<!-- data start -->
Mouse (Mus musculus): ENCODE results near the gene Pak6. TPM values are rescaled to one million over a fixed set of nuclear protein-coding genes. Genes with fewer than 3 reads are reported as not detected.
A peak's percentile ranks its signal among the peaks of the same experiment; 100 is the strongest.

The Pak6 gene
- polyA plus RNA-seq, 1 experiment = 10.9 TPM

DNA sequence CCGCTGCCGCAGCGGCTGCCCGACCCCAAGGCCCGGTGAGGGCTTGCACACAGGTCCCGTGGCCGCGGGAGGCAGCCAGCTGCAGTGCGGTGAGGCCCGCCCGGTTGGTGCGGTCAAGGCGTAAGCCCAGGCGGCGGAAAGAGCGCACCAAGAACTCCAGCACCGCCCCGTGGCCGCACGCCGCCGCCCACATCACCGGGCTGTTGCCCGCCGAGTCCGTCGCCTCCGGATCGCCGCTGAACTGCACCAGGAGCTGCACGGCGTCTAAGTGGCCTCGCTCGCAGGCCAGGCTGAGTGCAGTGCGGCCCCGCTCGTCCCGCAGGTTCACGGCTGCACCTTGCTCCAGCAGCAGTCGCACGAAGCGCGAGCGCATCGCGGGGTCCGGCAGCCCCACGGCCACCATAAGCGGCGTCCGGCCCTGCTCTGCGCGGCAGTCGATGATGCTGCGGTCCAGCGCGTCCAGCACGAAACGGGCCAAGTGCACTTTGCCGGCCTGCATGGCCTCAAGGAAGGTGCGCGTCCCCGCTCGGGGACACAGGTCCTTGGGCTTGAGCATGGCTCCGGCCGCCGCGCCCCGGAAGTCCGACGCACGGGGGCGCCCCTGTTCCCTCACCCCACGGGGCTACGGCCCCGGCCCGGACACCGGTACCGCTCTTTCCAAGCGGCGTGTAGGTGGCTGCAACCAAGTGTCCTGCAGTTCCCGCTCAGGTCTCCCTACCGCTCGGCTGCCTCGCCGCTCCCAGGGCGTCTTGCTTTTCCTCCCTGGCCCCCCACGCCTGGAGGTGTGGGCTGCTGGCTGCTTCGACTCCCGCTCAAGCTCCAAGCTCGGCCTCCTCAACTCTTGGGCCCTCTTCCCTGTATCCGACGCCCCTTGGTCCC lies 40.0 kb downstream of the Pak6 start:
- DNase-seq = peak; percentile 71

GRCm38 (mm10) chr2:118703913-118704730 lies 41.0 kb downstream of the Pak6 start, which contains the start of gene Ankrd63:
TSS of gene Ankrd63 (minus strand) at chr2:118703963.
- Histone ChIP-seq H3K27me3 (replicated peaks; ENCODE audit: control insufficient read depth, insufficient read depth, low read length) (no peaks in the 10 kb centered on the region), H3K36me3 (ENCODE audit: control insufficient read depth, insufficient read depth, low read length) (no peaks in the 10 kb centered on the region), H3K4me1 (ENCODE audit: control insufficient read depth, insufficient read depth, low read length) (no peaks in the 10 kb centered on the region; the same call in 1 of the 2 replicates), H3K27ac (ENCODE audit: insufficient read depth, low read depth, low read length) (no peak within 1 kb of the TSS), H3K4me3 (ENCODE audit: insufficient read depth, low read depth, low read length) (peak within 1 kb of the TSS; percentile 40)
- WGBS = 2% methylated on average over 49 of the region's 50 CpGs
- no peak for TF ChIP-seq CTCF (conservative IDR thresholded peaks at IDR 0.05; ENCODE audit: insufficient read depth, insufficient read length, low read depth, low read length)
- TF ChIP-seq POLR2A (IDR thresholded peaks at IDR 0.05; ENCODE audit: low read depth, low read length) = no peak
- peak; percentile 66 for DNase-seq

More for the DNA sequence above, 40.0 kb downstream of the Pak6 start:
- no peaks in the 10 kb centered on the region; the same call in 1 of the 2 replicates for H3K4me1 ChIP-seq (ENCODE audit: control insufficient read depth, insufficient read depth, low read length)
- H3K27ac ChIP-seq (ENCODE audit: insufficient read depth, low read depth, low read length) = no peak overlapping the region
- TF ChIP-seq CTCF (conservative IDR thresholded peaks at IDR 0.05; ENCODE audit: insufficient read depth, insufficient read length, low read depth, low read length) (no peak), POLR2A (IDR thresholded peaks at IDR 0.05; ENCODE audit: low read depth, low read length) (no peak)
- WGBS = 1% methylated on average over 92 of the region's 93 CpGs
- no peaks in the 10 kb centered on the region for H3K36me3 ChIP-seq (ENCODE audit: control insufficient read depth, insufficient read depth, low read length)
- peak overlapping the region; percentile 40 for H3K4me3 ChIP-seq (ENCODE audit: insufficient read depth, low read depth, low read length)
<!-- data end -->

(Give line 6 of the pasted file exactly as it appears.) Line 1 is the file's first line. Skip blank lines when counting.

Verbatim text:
- DNase-seq = peak; percentile 71